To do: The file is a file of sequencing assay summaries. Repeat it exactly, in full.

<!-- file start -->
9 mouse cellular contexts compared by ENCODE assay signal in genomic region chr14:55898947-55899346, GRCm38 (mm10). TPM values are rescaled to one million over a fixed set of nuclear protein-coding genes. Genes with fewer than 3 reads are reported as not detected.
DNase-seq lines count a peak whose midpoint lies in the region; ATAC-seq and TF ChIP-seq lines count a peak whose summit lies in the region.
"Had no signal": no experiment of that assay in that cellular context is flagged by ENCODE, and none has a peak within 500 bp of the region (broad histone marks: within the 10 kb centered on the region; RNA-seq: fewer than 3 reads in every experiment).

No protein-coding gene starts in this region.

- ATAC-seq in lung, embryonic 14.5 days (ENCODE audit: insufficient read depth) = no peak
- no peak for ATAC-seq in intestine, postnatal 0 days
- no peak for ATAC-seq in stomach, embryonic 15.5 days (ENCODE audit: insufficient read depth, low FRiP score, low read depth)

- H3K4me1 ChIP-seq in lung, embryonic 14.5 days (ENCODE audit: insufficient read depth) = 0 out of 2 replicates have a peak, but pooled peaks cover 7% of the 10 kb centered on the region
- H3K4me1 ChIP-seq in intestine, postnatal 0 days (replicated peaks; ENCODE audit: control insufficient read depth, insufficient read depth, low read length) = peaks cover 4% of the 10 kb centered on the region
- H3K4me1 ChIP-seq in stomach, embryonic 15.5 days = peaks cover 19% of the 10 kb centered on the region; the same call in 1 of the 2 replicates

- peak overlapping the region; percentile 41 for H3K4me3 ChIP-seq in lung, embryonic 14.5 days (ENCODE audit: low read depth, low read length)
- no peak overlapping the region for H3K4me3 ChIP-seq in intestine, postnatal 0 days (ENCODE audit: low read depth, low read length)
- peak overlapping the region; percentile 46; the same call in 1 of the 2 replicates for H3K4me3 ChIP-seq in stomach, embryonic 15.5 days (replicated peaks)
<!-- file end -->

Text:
9 mouse cellular contexts compared by ENCODE assay signal in genomic region chr14:55898947-55899346, GRCm38 (mm10). TPM values are rescaled to one million over a fixed set of nuclear protein-coding genes. Genes with fewer than 3 reads are reported as not detected.
DNase-seq lines count a peak whose midpoint lies in the region; ATAC-seq and TF ChIP-seq lines count a peak whose summit lies in the region.
"Had no signal": no experiment of that assay in that cellular context is flagged by ENCODE, and none has a peak within 500 bp of the region (broad histone marks: within the 10 kb centered on the region; RNA-seq: fewer than 3 reads in every experiment).

No protein-coding gene starts in this region.

- ATAC-seq in lung, embryonic 14.5 days (ENCODE audit: insufficient read depth) = no peak
- no peak for ATAC-seq in intestine, postnatal 0 days
- no peak for ATAC-seq in stomach, embryonic 15.5 days (ENCODE audit: insufficient read depth, low FRiP score, low read depth)

- H3K4me1 ChIP-seq in lung, embryonic 14.5 days (ENCODE audit: insufficient read depth) = 0 out of 2 replicates have a peak, but pooled peaks cover 7% of the 10 kb centered on the region
- H3K4me1 ChIP-seq in intestine, postnatal 0 days (replicated peaks; ENCODE audit: control insufficient read depth, insufficient read depth, low read length) = peaks cover 4% of the 10 kb centered on the region
- H3K4me1 ChIP-seq in stomach, embryonic 15.5 days = peaks cover 19% of the 10 kb centered on the region; the same call in 1 of the 2 replicates

- peak overlapping the region; percentile 41 for H3K4me3 ChIP-seq in lung, embryonic 14.5 days (ENCODE audit: low read depth, low read length)
- no peak overlapping the region for H3K4me3 ChIP-seq in intestine, postnatal 0 days (ENCODE audit: low read depth, low read length)
- peak overlapping the region; percentile 46; the same call in 1 of the 2 replicates for H3K4me3 ChIP-seq in stomach, embryonic 15.5 days (replicated peaks)